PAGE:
• Lung cancer patients suffer inordinately high, long-term QOL deficits. Many of these respond well to interventions but interventions are frequently not provided to patients with lung cancer.
  • Symptom clusters ...

Breast cancer awareness: What's good for our breasts is good for the rest

October is Breast Cancer Awareness month. Sports teams are wearing pink, survivors are telling their stories, and pink ribbons are everywhere. Women battling the disease and people who care for them are educating others about the importance of early detection. People who may never have been personally touched by breast cancer are showing their support by volunteering, raising funds for research and getting involved in other ways. It is a world of PINK! And that’s a good thing.

But……sometimes it feels like we spend so much time talking about breast cancer we forget to talk about our general health. Breasts are important, but so is the rest! There are things you can do to both decrease your risk of breast cancer and improve your health overall:

  • Get moving! You don’t have to run marathons. Even moderate walking 30 min, 4-5 days a week is beneficial. Adding resistance or weight training is ideal. Life is busy, but if you look you will find ways to fit exercise into your daily routine. You’ll be decreasing cancer risk and preventing osteoporosis. Plus, inactive women have more heart disease, stroke, type 2 diabetes, and depression than active woman.

  • Maintain a healthy weight. It can make a big difference - especially avoiding weight gain after menopause. Keeping your body mass index (BMI) <25 is ideal. (Click here for a tool to help calculate your BMI). Gaining even 20lbs during the course of adulthood has been shown to increase risk of breast cancer for some women.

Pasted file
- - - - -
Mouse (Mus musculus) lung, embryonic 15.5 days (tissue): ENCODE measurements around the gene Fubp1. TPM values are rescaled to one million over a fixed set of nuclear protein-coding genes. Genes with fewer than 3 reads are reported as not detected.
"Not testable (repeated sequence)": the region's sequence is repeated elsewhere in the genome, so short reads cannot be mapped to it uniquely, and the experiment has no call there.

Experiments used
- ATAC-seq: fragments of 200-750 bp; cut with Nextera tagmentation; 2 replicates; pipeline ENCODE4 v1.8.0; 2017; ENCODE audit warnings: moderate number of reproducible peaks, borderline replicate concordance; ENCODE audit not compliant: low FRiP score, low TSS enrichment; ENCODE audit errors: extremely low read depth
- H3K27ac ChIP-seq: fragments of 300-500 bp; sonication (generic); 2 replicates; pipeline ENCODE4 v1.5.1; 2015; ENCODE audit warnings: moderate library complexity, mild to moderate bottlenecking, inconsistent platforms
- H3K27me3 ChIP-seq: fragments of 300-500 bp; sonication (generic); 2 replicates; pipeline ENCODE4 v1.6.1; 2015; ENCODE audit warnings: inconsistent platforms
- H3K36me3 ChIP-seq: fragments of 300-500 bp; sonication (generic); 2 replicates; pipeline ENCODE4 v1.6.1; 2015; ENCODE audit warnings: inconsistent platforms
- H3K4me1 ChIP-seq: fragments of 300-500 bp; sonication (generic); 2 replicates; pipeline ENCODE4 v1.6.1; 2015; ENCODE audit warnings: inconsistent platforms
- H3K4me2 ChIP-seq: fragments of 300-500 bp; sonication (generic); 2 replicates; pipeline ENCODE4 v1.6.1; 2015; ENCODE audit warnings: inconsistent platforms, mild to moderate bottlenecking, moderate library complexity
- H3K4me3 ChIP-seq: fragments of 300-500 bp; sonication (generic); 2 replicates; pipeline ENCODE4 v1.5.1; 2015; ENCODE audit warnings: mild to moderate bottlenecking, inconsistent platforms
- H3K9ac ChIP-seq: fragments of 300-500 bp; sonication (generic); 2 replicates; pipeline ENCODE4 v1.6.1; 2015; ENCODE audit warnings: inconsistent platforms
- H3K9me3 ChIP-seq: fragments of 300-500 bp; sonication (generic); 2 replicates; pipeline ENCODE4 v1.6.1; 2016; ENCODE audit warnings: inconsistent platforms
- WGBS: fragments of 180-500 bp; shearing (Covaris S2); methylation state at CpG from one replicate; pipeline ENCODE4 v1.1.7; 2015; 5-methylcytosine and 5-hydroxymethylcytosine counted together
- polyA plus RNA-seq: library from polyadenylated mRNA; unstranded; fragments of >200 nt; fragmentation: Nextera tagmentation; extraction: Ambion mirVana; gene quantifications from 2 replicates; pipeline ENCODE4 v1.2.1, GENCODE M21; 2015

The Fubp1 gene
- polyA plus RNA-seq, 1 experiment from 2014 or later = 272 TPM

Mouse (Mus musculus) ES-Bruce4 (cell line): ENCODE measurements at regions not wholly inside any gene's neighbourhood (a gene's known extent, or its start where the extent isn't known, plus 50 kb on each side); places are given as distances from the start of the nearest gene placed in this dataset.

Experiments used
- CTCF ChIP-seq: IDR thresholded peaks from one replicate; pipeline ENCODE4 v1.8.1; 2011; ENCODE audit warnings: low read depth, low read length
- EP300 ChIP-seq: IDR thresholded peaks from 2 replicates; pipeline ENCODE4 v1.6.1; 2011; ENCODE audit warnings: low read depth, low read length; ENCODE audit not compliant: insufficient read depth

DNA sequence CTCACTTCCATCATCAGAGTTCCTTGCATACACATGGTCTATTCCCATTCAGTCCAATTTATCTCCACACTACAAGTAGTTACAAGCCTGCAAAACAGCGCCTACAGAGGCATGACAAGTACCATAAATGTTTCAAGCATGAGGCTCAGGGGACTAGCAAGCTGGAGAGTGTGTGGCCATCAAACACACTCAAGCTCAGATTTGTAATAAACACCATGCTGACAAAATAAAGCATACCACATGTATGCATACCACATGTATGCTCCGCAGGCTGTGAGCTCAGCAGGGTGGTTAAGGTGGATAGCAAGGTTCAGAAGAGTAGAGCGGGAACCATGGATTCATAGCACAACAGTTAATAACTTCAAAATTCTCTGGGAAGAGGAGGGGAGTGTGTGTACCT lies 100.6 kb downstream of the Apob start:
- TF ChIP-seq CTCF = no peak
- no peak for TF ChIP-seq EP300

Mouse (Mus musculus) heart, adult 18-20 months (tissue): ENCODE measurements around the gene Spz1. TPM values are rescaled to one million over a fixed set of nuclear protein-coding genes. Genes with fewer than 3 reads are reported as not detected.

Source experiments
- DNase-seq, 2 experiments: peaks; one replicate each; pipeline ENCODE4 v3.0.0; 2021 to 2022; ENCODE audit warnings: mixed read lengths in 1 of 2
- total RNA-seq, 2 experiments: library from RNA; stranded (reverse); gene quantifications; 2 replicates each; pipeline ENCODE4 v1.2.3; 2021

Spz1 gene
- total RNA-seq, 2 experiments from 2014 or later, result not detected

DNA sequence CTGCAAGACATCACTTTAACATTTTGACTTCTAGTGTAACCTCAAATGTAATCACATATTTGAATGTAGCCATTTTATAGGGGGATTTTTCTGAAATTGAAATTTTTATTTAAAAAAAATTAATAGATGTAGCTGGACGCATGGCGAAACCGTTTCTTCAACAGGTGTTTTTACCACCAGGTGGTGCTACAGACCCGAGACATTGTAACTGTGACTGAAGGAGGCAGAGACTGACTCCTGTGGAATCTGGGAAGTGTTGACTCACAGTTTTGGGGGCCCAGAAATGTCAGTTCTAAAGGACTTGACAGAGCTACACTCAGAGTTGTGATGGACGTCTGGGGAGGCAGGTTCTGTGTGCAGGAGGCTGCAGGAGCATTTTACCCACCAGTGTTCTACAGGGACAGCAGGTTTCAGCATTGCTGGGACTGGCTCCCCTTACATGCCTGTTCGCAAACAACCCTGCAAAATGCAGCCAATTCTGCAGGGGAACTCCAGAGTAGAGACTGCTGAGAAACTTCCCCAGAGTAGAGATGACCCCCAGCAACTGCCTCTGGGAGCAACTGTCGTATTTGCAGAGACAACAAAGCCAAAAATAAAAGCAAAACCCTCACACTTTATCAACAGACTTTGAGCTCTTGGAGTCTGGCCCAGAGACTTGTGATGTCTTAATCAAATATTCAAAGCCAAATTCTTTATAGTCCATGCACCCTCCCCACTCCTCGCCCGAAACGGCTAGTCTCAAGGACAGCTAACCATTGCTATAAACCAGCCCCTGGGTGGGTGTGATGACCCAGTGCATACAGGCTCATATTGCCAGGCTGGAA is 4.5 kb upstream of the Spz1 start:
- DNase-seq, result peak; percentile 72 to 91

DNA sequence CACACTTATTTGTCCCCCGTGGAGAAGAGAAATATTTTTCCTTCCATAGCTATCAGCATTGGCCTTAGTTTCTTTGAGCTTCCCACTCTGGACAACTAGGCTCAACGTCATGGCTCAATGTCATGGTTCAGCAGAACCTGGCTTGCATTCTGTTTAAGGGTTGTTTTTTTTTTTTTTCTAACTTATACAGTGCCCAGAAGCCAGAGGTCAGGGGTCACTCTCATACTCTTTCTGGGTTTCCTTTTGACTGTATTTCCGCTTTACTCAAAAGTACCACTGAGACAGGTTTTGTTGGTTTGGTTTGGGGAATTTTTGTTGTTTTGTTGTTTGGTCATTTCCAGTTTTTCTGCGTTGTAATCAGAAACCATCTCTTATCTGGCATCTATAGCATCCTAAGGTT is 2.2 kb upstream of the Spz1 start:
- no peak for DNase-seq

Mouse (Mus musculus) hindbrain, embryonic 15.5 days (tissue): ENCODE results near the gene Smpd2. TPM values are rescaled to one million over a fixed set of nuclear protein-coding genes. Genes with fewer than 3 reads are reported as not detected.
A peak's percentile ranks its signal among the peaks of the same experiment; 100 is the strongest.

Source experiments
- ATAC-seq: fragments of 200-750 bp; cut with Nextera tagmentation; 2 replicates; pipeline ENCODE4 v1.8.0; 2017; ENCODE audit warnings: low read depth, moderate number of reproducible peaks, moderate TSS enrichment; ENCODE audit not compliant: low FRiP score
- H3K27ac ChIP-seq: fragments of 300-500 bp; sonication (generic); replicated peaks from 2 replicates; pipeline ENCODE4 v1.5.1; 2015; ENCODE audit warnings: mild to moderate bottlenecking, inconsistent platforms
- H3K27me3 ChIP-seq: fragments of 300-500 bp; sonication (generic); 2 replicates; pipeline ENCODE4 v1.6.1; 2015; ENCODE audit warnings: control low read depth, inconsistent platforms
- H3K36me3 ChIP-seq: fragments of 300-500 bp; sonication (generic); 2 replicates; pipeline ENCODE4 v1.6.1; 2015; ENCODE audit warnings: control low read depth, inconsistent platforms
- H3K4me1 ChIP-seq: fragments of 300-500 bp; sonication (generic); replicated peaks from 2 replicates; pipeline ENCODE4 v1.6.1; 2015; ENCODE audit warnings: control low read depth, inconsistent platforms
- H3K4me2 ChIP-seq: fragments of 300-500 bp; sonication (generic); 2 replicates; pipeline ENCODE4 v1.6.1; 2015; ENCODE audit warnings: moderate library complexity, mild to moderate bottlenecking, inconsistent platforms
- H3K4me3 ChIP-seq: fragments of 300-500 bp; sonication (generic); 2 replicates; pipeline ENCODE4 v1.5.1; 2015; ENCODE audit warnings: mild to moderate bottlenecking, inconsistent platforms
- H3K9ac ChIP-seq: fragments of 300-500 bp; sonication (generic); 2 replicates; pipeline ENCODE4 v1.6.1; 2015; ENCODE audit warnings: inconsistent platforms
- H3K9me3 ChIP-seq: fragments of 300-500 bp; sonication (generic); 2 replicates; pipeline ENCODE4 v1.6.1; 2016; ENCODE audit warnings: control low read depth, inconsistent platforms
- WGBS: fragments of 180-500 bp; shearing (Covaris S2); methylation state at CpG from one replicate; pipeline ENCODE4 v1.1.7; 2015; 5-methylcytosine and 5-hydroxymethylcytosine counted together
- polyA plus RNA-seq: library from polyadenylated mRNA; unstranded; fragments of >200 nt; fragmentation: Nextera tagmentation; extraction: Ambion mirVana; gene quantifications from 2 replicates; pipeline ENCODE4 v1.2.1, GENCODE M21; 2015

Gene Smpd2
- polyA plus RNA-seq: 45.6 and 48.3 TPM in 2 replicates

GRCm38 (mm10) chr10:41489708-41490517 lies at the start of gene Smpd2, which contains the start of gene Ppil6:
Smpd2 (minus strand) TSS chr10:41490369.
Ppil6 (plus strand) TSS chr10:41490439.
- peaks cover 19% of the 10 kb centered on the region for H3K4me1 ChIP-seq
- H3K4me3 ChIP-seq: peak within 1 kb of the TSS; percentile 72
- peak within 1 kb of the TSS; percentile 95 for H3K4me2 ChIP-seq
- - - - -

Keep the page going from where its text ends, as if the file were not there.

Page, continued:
• Eat a healthy diet that is high in:

Quality of Life Following CyberKnife Treatment for Prostate Cancer

The Swedish Radiosurgery Center is the lead site in a national multi-institutional study evaluating CyberKnife for treating men with intermediate-risk prostate cancer (clinical stage 2). As the principal investigator of this study, I reported on the quality of life outcomes at the annual meeting of American Society of Radiation Oncology.

We now know that in low-risk prostate cancer patients (stage 1), active surveillance is a safe option. But men with intermediate-risk cancer have a significant risk of dying of their disease, so intervention is necessary. Conventional treatments (surgery, radioactive seed implants and external beam radiotherapy) can adversely affect patients’ quality of life.  We sought to determine if the unprecedented accuracy of CyberKnife treatment would translate into improvement in these patients’ quality of life.

We treated ..

Tips for reducing hot flashes for women with breast cancer

Hot flashes are the most common complaint from women going through menopause. And for women who are breast cancer patients, the problem is often more acute. Surgery, chemotherapy and estrogen blocking medications can bring on hot flashes or make them worse if you already have them. And for women who must discontinue hormone replacement therapy, the instant onset of hot flashes and night sweats can severely impact quality of life.

Fortunately, there are several strategies you can easily and safely employ to decrease the severity and frequency of hot flashes and night sweats. Everything I recommend here is non-estrogenic so while it is generally safe for breast cancer patients and survivors, you should always check with your oncologist before trying any new supplement.

First, a few notes on diet. I recently had a patient who stopped eating refined sugars for general health reasons, and her hot flashes nearly disappeared. Your mileage may vary on this one but there are clear health benefits from lowering sugar intake, so it may be worth a try. You might also try ...